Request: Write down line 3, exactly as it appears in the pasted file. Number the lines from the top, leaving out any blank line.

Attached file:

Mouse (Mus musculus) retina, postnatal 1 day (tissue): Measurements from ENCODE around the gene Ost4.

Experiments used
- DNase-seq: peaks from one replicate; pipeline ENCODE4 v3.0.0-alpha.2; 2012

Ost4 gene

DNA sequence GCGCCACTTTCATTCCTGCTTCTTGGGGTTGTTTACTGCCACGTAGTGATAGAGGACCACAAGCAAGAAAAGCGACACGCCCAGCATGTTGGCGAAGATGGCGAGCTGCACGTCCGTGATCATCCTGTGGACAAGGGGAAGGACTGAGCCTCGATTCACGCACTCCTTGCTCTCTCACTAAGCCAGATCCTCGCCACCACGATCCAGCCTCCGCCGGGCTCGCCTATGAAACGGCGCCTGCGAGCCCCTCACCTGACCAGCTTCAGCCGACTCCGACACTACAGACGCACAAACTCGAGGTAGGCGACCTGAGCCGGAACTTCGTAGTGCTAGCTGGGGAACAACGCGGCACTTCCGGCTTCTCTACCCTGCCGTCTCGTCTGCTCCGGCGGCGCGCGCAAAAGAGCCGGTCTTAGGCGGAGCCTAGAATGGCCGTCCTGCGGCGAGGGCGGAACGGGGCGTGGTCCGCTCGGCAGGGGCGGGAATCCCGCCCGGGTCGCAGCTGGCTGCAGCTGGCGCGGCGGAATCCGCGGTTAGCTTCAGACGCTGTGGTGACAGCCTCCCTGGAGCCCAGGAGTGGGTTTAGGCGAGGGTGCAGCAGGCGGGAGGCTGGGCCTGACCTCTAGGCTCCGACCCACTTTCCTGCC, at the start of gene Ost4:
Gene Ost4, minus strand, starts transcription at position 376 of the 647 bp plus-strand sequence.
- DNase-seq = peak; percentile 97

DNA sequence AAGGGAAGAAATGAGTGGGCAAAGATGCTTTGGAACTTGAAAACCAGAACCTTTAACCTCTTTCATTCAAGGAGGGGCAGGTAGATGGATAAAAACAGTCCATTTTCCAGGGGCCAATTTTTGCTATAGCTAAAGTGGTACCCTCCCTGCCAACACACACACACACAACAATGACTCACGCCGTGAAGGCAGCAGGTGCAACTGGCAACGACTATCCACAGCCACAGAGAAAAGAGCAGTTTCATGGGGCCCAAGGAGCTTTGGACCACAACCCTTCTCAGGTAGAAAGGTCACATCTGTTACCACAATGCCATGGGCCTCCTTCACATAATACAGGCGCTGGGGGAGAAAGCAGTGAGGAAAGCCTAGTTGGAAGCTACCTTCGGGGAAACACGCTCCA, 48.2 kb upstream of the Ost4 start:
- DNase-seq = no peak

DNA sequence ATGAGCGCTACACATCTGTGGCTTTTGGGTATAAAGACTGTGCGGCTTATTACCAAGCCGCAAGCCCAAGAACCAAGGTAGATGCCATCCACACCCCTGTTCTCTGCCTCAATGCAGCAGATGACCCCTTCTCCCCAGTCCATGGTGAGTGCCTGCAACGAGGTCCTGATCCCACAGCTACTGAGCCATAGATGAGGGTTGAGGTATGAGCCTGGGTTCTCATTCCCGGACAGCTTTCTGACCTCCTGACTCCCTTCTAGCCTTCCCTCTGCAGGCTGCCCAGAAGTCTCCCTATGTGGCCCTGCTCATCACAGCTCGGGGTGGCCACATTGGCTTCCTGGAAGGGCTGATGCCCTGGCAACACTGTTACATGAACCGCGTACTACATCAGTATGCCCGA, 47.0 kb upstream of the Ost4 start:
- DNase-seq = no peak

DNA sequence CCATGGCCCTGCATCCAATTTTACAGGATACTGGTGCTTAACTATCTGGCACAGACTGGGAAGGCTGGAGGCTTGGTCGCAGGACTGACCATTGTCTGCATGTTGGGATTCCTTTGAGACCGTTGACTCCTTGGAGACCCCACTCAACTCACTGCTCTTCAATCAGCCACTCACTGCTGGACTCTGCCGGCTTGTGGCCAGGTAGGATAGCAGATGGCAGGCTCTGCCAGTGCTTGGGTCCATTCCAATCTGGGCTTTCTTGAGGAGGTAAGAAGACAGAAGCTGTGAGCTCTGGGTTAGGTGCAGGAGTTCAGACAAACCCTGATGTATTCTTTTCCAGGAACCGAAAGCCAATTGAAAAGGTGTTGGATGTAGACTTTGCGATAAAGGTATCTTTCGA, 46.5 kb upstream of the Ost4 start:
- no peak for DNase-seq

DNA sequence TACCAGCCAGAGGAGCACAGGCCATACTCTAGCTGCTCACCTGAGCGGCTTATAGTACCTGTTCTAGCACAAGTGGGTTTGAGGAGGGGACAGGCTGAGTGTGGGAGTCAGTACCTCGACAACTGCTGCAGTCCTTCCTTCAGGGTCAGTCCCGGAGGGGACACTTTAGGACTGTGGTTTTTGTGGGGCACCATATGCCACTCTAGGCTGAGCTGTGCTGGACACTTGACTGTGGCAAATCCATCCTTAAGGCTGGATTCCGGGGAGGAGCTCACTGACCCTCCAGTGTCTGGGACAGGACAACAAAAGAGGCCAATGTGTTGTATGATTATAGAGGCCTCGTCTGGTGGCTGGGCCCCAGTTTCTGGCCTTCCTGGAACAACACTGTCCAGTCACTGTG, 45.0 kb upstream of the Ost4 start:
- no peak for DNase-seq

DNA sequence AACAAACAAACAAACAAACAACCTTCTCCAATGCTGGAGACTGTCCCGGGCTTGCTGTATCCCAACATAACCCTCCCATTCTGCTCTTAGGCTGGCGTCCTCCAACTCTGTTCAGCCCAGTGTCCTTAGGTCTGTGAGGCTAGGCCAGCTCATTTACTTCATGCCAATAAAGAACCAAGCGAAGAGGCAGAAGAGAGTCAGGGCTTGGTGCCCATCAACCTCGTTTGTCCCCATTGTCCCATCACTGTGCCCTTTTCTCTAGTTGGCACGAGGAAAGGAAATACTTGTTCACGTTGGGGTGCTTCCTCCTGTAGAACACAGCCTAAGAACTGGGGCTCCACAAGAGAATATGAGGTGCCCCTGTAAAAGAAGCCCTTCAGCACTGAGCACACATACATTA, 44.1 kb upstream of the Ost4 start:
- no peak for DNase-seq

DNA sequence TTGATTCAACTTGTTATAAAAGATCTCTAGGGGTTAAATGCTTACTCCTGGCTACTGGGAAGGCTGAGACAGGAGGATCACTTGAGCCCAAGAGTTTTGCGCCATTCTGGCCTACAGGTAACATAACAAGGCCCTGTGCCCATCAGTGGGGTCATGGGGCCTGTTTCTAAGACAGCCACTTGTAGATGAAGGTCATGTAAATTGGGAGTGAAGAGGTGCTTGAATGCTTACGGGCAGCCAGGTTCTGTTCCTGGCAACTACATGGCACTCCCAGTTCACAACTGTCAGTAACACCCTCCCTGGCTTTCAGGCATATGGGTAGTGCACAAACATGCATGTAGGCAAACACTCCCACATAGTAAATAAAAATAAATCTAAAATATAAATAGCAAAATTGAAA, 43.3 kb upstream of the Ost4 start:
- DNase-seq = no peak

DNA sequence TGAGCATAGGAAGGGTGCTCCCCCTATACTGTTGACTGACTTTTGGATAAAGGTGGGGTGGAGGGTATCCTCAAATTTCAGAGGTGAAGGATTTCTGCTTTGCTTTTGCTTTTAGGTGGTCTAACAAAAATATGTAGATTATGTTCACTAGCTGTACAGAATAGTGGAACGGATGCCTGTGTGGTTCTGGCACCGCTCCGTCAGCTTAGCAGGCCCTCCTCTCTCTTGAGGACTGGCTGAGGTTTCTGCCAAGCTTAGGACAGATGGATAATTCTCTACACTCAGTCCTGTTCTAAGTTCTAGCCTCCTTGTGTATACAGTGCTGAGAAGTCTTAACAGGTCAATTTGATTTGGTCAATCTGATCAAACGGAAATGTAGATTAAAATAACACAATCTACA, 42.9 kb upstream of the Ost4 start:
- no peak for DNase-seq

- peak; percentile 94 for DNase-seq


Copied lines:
- DNase-seq: peaks from one replicate; pipeline ENCODE4 v3.0.0-alpha.2; 2012